Lockney students learn economics lessons firsthand at fair
LOCKNEY – Karmicheal Ramos has been shopping with his parents before, but he’ll likely think differently about the process in future trips, thanks to a recent activity with the Students in Free Enterprise team at Wayland Baptist University.
SIFE students led Ramos and his fellow Lockney Elementary fifth graders in the basic lessons of entrepreneurship recently, culminating in an economics fair held Friday, April 7 in the school gym.
During the event, all 42 fifth-grade students set up booths to sell their products or services developed as part of the exercise to learn more about the economics process. Food items, clothing items, jewelry and other items dotted the tables as students tried to walk away with the most profit from the fair. Approximately 250 people came through the fair, including many parents and students from Lockney High School.
The fair was the hands-on end to a gathering held a few weeks earlier in which the economics lessons were introduced.
“We piled all the students into one big classroom and taught them the basic concepts of entrepreneurship, the difference between selling products and services, profit and loss, marketing and advertising, supply costs and how people come up with ideas of products to sell,” explained Stephanie Clements, SIFE president at Wayland and a junior business major.
At the close, students were assigned the task of developing something to sell at the fair and come up with a way to market their product or service.
“He had a hard time deciding what to make,” said Priscilla Ramos, Karmicheal’s mother. “We already had beads, so he decided to make keychains and just had to buy the rings.”
Mrs. Ramos said she was impressed with the lessons her son learned and how he handled the assignment.
“He wanted to be responsible and do it all without any help. Most of all, he had to learn that he was responsible for making the money, and he had to be good about selling his things,” she said. “He had to really think about how much stuff costs and how to budget for a business.”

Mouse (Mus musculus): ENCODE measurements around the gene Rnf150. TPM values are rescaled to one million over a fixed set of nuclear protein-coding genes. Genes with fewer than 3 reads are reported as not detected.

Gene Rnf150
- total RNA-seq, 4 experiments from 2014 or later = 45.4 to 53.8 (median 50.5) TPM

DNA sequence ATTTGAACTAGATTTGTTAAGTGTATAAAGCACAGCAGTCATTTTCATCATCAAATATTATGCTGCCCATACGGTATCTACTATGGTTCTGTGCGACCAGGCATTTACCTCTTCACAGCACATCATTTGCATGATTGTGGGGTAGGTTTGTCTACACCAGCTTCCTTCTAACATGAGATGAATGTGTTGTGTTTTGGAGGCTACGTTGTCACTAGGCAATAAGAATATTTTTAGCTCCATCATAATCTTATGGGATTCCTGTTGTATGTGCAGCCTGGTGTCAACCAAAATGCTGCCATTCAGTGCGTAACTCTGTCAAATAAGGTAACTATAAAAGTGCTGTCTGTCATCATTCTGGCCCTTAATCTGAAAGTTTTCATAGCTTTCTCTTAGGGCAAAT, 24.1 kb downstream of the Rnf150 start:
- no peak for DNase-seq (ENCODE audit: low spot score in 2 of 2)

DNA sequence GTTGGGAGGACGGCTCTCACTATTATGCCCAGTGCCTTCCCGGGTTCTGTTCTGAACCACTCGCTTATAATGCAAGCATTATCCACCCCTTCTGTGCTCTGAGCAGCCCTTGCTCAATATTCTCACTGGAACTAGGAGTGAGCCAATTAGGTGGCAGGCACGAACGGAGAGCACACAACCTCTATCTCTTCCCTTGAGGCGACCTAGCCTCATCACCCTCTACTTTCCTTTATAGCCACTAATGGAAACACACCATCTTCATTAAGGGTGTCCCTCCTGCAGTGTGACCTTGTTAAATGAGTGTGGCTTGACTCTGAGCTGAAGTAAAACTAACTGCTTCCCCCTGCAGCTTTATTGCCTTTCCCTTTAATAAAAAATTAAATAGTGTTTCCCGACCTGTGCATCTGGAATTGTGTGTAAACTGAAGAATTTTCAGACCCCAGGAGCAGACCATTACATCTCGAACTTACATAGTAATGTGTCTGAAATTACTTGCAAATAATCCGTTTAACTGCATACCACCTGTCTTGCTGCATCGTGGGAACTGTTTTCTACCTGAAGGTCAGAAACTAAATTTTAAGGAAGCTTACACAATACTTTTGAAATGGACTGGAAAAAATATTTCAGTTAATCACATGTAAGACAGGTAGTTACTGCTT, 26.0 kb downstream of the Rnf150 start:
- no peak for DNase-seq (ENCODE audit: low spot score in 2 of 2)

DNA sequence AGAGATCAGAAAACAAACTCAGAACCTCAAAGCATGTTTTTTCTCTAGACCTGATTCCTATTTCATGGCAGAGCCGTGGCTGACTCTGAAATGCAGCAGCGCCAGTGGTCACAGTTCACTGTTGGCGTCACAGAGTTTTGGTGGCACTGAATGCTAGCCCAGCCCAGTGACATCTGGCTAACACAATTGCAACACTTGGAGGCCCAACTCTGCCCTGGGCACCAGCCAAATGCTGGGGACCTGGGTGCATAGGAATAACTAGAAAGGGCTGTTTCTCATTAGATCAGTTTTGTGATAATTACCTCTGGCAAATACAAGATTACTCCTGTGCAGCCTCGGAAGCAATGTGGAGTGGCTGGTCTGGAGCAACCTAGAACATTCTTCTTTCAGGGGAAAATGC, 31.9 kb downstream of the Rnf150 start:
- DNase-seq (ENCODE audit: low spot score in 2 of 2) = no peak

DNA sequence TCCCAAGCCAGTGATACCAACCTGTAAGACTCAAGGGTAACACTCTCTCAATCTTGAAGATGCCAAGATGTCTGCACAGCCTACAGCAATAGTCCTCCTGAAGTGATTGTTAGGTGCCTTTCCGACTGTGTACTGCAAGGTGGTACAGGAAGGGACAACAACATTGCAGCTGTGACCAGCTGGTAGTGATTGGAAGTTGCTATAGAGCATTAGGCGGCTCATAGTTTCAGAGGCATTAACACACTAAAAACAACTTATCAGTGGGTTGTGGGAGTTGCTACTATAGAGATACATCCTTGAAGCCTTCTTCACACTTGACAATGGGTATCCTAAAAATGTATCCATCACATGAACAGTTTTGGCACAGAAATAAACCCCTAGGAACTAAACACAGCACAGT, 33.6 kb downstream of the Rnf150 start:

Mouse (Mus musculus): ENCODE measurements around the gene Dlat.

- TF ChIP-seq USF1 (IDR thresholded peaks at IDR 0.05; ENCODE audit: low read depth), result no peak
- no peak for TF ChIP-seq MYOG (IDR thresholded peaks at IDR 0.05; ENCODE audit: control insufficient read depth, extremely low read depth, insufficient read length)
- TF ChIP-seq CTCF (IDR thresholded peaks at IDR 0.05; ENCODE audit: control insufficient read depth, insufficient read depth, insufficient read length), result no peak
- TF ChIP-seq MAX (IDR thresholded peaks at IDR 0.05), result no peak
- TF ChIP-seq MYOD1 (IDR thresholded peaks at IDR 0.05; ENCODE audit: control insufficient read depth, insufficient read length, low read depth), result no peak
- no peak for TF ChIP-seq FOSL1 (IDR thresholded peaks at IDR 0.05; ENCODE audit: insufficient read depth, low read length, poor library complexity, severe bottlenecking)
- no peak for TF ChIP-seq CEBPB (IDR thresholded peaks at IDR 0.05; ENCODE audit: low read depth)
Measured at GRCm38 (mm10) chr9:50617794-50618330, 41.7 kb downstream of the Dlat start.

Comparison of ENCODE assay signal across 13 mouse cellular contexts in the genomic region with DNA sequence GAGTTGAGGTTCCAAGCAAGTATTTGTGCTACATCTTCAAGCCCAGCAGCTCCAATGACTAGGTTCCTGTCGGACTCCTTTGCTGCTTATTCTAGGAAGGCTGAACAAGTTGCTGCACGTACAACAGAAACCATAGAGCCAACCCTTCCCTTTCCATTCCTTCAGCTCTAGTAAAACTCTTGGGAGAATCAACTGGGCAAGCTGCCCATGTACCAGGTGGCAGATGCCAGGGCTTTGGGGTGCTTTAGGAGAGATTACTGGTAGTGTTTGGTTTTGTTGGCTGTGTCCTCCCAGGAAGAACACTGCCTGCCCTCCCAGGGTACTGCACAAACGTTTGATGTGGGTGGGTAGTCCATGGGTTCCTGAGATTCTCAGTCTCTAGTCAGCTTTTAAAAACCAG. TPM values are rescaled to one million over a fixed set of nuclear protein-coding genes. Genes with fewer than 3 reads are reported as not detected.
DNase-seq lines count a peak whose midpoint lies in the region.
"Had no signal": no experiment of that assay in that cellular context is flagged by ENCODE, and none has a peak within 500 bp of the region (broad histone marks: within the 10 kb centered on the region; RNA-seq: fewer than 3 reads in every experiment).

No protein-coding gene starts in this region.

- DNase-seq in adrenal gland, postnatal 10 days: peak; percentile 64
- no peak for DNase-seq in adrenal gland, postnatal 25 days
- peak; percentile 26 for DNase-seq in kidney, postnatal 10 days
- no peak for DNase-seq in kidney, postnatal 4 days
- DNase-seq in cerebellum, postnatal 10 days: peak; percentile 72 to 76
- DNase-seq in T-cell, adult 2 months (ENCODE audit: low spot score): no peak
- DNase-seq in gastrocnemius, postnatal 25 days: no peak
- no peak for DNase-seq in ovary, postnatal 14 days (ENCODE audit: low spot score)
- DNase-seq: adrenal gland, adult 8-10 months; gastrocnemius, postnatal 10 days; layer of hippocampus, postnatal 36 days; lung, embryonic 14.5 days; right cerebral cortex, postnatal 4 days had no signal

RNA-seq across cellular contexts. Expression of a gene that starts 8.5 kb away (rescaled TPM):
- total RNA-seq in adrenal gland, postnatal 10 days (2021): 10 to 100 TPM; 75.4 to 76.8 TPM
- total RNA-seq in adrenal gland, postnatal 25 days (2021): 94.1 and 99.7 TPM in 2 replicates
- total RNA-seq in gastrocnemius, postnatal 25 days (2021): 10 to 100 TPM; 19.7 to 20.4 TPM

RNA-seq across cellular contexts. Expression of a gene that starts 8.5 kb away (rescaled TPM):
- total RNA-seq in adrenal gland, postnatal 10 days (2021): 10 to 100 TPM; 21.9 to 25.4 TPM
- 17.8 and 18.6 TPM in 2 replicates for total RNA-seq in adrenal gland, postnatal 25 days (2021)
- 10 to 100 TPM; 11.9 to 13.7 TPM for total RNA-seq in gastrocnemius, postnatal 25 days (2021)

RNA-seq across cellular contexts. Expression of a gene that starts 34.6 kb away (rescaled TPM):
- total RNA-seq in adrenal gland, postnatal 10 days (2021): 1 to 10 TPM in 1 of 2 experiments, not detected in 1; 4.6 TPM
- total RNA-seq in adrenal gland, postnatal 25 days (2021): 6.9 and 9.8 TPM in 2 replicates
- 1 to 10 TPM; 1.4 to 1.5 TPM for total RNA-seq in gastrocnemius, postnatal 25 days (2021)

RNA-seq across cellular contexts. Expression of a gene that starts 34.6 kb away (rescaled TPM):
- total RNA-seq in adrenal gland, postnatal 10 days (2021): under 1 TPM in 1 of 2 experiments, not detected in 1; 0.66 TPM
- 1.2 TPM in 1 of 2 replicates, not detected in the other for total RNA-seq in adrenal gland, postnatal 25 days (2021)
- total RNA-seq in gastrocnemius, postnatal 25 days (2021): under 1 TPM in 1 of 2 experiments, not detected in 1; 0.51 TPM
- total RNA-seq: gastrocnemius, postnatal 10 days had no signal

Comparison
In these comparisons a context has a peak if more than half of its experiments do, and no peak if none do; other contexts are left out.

Those kind of lessons are what Clements and her fellow SIFE team members are hoping for, and the reason they conduct the economics fair annually. The group hopes to expand into the Plainview I.S.D. and Hale Center I.S.D. next year with the same lessons. Since the lessons cover some of the TEKS essentials for fifth grade, the economics fair is also a helpful reinforcement for important skills.
Clements said the exercise works wonders to really open the students’ eyes up to the realities of business and enterprise.
“I think they get a better understanding of how supply and demand works, figuring out what sells well and what doesn’t,” she said. “It’s a hands-on experience, and sometimes unless they actually get to do it on their own they don’t grasp the concept.”
The SIFE team plans to revisit the Lockney school next week and give a post-test to determine what the students learned from the fair experience. They also plan to give out prizes to the top three “businesses” based on profits earned.
Students in Free Enterprise is a national organization of students promoting business, ethics, entrepreneurship, financial health and other important skills. Wayland’s SIFE team completes several projects annually aimed at promoting these skills to fellow WBU students and the community at large.